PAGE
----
Scientific Name: Nemenzophyllia túrbida Hodgson and Ross, 1981

Common Names: Fox Coral, Ridge Coral

Why this coral is called Fox Coral is a complete mystery to us, but the name has been in use in the aquarium trade for years and apparently has stuck. This living coral is truly unique in appearance and biology. It greatly resembles corallimorpharian "mushroom anemones", Discosoma sp., except that it forms a

Nemenzophyllia túrbida, "Fox Coral". S.W. Michael.

skeleton. The scientific name and classification of this species may change (J. Veron, pers. comm.).

Colour: Usually pale green with cream-coloured stripes. Occasionally just pale brown.

Distinguishing Characteristics: Nemenzophyllia has a thin, approximately 0.6 cm (0.25 in.) wide skeleton with flabello-meandroid growth. The arrangement of septa gives the appearance of tiny boxes, and the walls are very fragile and paper thin. The sides of the wralls appear much like the sides of Plerogyra, to which it may be related (Veron, 1986). When the polyp is expanded it looks like a corallimorpharian. It has no tentacles at all, and a smooth surface. The mouths are numerous along the central portion of the meandering polyp. When fully expanded the polyp becomes ruffly, or "fluffy"' looking, and some areas may be so swollen that they appear almost like the inflated ribs on a beach raft. In this expanded state the relation to Plerogyra is evident, with a little imagination.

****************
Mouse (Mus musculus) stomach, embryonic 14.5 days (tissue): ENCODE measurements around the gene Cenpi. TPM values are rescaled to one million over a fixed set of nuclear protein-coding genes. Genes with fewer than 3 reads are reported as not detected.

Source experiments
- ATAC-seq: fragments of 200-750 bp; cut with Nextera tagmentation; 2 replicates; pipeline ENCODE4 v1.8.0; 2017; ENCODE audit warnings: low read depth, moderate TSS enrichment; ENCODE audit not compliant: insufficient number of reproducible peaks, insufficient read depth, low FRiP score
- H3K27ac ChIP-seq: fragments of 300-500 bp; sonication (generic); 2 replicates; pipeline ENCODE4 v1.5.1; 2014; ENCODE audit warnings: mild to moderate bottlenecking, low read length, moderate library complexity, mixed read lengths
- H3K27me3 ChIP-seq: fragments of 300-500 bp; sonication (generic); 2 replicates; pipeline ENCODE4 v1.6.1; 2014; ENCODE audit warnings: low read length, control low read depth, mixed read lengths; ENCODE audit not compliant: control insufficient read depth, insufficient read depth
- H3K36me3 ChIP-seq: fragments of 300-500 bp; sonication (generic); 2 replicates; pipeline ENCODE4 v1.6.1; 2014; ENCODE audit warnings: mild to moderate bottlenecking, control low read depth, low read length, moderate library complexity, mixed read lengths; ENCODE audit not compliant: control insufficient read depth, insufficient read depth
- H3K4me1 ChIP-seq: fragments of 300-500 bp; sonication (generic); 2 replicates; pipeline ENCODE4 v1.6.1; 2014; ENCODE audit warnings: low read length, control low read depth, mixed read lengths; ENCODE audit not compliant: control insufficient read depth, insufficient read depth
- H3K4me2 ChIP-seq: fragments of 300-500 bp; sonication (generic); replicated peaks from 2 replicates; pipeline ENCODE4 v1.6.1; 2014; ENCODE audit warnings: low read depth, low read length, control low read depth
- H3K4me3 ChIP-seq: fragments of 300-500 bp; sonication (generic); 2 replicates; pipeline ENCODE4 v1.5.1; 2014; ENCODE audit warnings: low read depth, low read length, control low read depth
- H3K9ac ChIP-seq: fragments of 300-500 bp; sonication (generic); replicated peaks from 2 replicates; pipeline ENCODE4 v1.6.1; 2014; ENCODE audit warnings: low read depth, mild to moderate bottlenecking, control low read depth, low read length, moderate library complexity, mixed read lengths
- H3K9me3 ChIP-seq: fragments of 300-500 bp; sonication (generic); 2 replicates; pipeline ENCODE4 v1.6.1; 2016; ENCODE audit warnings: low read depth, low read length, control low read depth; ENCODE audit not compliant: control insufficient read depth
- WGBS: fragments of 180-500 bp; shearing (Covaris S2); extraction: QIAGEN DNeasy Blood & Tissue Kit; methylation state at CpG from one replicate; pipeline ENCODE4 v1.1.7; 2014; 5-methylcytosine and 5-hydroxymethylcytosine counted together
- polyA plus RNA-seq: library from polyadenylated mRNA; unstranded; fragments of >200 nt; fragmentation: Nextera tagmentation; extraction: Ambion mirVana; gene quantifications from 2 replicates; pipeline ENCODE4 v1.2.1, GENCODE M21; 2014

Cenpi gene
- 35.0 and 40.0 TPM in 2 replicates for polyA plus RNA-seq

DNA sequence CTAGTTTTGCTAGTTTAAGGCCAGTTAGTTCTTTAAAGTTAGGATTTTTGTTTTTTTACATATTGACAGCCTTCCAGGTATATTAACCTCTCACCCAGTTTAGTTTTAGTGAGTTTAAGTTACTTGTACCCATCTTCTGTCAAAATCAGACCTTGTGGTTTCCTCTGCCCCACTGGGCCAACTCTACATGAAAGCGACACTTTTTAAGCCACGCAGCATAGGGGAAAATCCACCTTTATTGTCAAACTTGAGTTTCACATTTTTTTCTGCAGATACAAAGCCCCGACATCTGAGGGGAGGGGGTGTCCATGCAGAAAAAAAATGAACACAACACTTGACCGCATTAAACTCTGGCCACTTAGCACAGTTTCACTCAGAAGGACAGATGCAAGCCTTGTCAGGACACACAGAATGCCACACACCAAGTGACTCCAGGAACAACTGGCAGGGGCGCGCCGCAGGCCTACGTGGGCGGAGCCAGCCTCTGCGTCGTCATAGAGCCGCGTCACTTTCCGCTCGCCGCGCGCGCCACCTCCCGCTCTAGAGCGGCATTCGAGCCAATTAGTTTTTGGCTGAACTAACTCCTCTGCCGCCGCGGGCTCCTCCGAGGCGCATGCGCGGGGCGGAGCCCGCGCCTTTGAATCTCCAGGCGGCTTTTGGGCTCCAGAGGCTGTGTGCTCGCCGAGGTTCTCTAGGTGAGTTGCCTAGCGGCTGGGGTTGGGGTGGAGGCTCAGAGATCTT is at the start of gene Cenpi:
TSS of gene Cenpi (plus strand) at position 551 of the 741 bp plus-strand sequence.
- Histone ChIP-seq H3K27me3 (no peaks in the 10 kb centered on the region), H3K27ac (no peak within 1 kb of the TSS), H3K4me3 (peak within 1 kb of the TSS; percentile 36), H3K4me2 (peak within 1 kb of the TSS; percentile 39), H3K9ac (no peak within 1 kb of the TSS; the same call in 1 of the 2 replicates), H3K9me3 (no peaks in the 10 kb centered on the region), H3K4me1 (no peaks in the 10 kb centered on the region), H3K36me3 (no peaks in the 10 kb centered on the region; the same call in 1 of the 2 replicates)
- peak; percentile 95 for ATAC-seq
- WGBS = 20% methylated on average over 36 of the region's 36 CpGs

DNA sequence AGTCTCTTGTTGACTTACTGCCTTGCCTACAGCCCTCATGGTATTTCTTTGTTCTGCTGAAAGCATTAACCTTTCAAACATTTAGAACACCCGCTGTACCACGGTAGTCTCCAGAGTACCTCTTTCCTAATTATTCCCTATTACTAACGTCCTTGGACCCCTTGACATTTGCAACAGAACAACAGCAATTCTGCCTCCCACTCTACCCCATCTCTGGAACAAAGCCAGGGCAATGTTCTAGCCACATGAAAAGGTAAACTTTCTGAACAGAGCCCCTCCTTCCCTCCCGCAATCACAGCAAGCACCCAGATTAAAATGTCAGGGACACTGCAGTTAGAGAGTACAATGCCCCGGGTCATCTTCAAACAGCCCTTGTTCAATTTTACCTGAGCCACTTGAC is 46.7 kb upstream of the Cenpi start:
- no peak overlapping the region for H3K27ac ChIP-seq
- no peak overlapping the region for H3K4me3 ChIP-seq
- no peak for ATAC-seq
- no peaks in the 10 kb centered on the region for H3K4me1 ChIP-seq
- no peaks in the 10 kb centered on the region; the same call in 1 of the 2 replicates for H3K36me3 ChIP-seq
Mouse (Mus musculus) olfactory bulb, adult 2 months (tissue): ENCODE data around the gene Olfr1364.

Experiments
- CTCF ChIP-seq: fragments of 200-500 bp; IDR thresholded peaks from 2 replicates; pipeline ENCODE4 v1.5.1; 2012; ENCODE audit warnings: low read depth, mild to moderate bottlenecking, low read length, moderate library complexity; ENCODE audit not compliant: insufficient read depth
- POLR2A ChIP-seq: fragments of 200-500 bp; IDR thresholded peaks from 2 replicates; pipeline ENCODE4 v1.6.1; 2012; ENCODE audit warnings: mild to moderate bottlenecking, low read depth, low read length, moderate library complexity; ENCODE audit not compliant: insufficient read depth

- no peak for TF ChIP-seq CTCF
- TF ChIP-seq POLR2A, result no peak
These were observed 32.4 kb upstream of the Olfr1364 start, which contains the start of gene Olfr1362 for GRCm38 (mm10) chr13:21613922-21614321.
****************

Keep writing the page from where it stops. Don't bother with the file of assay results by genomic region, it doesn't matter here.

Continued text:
Natural Habitat: Unknown. Based on the appearance and structure, this species should be from areas with very little water movement. One can deduce from this that they may occur either in lagoons protected from heavy surge or tidal currents, or in deep wrater on outer reefs, likewise protected from strong water motion. Colonies probably grow as large stands, several feet across, and collectors break off branches.

Aquarium Care: Though it is hardy once established, we do not recommended this species for beginners, Most colonies are

Hardy Corals


damaged in collection or shipping, and they succumb easily to white paste or "brown jelly'' infections (see troubleshooting section, chapter 10, for details). Even healthy colonies take time to adapt, expanding only about 5 cm (2 in.) across initially. When ii is fully adapted to the aquarium, Nemenzopbyllia expands tremendously, the polyps being up to 10 cm (4 in.) broad, 5 cm in both directions from the central skeletal wall. It prefers the same light and conditions as Plerogyra and Cynarina i.e. little or no water motion, and bright, indirect light. It does not mind very bright light, which makes it expand even larger. Nemenzopbyllia does not produce sweeper tentacles, and does not appear to eat large prey. It subsists mostly on the nutrition provided by its zooxanthellae, and perhaps it may trap microscopic prey and bacteria in its mucus, transporting that to the mouth by ciliary action. It probably also consumes dissolved organic and inorganic substances from the water,

Most pieces appear to be broken off larger colonies. Under optimal conditions damaged colonies will heal and grow. Still, the best colonies have no breaks in the wall where there is living tissue, being severed lower down, or being the whole unbroken colony.

Aquarium Reproduction: Presently unknown for aquarium specimens. It is likely that new polyp buds arise around the base as in Heliofungia, Plerogyra, and Eupbyllia. If these appear, they can be clipped off and new colonies can thus be generated.

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  • gaspare
    Can frogspawn coral reatache after begining to seperate from skeleton?
    7 years ago
  • Charles
    Is there a difference between purple tip hammer coral and a blue tip hammer coral?
    7 years ago